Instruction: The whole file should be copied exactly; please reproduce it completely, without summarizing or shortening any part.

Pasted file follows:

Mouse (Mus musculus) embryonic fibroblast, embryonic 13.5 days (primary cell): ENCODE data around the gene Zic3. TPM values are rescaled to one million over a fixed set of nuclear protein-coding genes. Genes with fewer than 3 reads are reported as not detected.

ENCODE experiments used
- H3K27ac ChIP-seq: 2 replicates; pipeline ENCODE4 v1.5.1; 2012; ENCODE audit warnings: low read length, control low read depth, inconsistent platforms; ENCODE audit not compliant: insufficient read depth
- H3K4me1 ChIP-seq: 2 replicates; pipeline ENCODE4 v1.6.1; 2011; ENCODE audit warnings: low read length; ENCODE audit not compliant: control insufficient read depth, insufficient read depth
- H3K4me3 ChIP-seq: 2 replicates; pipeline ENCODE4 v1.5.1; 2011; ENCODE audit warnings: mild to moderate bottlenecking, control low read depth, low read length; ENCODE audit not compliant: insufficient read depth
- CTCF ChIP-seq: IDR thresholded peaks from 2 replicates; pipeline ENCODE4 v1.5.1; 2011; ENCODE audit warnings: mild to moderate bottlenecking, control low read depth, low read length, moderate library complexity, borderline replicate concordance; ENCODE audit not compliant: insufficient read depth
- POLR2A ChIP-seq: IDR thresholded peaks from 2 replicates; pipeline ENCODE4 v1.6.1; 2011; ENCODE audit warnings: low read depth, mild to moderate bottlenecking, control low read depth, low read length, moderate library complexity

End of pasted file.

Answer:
Mouse (Mus musculus) embryonic fibroblast, embryonic 13.5 days (primary cell): ENCODE data around the gene Zic3. TPM values are rescaled to one million over a fixed set of nuclear protein-coding genes. Genes with fewer than 3 reads are reported as not detected.

ENCODE experiments used
- H3K27ac ChIP-seq: 2 replicates; pipeline ENCODE4 v1.5.1; 2012; ENCODE audit warnings: low read length, control low read depth, inconsistent platforms; ENCODE audit not compliant: insufficient read depth
- H3K4me1 ChIP-seq: 2 replicates; pipeline ENCODE4 v1.6.1; 2011; ENCODE audit warnings: low read length; ENCODE audit not compliant: control insufficient read depth, insufficient read depth
- H3K4me3 ChIP-seq: 2 replicates; pipeline ENCODE4 v1.5.1; 2011; ENCODE audit warnings: mild to moderate bottlenecking, control low read depth, low read length; ENCODE audit not compliant: insufficient read depth
- CTCF ChIP-seq: IDR thresholded peaks from 2 replicates; pipeline ENCODE4 v1.5.1; 2011; ENCODE audit warnings: mild to moderate bottlenecking, control low read depth, low read length, moderate library complexity, borderline replicate concordance; ENCODE audit not compliant: insufficient read depth
- POLR2A ChIP-seq: IDR thresholded peaks from 2 replicates; pipeline ENCODE4 v1.6.1; 2011; ENCODE audit warnings: low read depth, mild to moderate bottlenecking, control low read depth, low read length, moderate library complexity